Example answer: I understand that my role as a care worker is about supporting residents. This might be assisting with bathing and dressing, supporting them with household tasks like laundry and shopping, and making meals, drinks and snacks. A care worker always ensures dignity and respect at all times.

3. Can you describe a time when you had to respond quickly, perhaps to an emergency?

Staying calm and responding logically under pressure are necessary responses from carers who might find themselves in stressful situations. The interviewer will ask this question looking to see if you’ve had any experience in this area. Besides checking your ability to follow procedure, they’ll be looking to see if you can be methodical, adaptable and resilient.

Example Answer: ‘I was once with someone who had a heart attack. My first response was to call for emergency care. I spoke calmly to the person to see if they were conscious. They didn’t respond, so I didn’t give them an aspirin. 

I followed my first aid training, I explained to the person what I was doing, in case they could hear me. I checked their breathing which was irregular, so I started CPR. I asked a passerby to check the nearby offices for a defibrillator. I continued CPR until an ambulance came.’

4. Can you explain confidentiality and safeguarding?

Safeguarding and confidentiality are fundamental parts of care procedures, which means these kinds of questions are common in interviews. Researching these two aspects of care can help you demonstrate your ability to comply with procedures.

As well as explaining the two concepts, your answer should also stress the importance of confidentiality and safeguarding. The best answers will include a hypothetical situation showing how you would follow procedure while still completing your duties.

Example Answer: Confidentiality is essential in care. It means I wouldn’t repeat personal conversations with clients outside my workplace, and I would never share details, like addresses or phone numbers.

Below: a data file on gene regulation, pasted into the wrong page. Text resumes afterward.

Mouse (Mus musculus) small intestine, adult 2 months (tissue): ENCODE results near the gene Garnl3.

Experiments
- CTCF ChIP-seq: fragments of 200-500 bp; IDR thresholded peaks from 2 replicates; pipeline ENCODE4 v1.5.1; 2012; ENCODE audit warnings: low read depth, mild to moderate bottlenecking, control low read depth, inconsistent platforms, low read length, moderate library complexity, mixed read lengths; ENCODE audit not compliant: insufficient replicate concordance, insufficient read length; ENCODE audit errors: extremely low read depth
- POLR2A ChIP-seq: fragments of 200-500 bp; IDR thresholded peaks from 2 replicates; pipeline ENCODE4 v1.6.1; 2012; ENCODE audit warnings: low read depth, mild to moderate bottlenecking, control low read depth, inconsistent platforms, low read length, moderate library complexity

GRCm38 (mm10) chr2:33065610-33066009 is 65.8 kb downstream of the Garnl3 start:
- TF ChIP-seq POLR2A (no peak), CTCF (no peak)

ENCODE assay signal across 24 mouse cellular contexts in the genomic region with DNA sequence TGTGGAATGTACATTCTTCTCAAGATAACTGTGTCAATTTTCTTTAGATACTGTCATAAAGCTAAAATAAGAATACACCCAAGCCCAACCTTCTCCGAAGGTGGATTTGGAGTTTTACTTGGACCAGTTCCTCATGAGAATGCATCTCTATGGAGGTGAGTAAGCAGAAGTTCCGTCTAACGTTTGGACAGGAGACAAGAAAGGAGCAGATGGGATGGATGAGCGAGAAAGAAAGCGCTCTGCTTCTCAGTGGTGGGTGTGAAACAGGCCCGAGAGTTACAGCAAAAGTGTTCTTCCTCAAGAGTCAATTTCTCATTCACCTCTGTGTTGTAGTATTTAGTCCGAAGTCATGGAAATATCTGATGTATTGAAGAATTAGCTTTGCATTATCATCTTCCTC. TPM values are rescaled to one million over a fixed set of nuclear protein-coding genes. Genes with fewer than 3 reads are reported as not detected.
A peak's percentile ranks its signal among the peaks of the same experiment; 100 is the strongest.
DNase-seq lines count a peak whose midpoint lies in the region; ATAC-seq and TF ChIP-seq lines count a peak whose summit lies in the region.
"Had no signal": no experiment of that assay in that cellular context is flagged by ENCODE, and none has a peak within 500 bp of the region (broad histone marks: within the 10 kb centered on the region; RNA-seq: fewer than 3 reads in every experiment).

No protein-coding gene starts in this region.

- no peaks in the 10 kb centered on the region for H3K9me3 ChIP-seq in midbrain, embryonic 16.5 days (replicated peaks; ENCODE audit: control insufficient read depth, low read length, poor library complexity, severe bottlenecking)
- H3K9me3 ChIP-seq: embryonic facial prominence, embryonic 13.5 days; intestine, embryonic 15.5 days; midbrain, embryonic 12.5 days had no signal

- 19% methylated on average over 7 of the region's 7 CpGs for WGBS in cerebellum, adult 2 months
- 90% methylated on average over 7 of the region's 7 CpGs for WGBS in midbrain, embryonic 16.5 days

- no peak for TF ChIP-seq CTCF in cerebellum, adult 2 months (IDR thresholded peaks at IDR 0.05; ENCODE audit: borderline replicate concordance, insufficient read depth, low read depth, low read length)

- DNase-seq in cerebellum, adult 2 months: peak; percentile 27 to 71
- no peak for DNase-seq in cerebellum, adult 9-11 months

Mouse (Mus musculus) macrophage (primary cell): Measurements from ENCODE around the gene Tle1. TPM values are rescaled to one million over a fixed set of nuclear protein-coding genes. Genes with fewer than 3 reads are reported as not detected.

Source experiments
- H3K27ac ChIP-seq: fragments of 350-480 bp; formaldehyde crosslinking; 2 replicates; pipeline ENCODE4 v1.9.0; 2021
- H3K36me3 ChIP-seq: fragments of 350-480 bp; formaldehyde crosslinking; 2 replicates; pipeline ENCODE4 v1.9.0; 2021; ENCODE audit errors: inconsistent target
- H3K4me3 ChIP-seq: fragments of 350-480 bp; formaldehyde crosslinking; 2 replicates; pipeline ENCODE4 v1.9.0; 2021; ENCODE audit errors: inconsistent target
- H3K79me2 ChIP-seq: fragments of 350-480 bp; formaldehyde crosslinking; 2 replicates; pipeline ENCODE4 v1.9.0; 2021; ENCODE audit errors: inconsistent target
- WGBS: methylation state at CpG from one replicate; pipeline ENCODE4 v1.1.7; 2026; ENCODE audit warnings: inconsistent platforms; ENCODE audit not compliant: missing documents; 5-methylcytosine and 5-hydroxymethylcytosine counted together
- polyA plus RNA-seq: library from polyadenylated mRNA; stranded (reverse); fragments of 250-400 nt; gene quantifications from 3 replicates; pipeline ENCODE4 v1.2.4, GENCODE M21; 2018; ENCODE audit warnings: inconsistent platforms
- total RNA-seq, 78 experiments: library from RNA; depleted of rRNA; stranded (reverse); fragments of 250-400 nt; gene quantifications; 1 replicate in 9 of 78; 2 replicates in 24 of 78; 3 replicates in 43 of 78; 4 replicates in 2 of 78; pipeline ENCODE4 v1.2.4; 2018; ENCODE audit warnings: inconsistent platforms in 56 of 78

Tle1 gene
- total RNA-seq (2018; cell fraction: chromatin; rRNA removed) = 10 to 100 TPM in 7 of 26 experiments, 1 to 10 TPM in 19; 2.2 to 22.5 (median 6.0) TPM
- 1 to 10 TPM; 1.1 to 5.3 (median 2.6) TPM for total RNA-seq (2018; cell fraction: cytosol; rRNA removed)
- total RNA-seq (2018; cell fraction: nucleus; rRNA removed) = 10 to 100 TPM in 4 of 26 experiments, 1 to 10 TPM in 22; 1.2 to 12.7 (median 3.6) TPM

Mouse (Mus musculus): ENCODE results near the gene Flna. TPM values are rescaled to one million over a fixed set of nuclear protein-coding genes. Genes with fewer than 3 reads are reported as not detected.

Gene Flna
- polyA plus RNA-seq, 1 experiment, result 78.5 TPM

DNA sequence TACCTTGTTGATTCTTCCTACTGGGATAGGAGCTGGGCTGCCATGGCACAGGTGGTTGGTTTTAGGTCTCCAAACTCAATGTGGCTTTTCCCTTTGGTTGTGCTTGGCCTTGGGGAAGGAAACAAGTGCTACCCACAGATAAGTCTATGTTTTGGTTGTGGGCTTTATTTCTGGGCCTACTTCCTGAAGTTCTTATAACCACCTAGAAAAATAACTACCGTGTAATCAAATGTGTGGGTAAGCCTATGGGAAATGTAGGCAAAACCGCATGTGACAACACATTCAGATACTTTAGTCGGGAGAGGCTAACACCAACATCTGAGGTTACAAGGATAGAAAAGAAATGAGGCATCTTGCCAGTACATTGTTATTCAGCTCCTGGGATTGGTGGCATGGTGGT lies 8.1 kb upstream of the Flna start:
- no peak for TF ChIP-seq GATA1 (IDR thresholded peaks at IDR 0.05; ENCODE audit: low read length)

Safeguarding is another vital aspect of care. As set out in the Care Act of 2014, there’s a duty to protect a client’s well-being, health and human rights. In a care position, I would look for signs that an environment isn’t safe, follow up on any signs of neglect and report them to my manager.’

5. How would you maintain confidentiality in your work as a care worker?

As explained in the previous question, when working with people in a care setting, it is important that you maintain confidentiality. For example, you should not share information within medical records with anyone who is unauthorised to have access to the information.

Example answer: I would ensure confidentiality in my work as a care worker by not sharing confidential information with people I shouldn’t – for example medical records. I would also respect the conversations I have with the people I care for and not share private information with others unless it is something I need to discuss with my manager.

6. Imagine you’re caring for someone who doesn’t want you to help them with a particular task; what would you do?

Sometimes the tasks of a carer can be difficult, although they are necessary. This question aims to discover whether your personality and characteristics are suited to the work. In your answers, it’s important to demonstrate patience, compassion and empathy

Your answer will also provide an opportunity to demonstrate how you respect your clients and will help them to maintain their dignity.

Example Answer: ‘I would want to give my clients room to make their own choices, as this allows them to maintain their dignity. However, I still have a duty of care. I would show the client empathy by saying, ‘I understand you don’t want me to brush your hair right now. Is there a particular reason?’

They could have a painful scalp or prefer a comb, so a dialogue might resolve the issue. If they say that they just don’t want me to, I might answer that we’ll leave it for now and come back to it after some other tasks. If it’s due to pain or the client still resists, I would check the opinion of a nurse.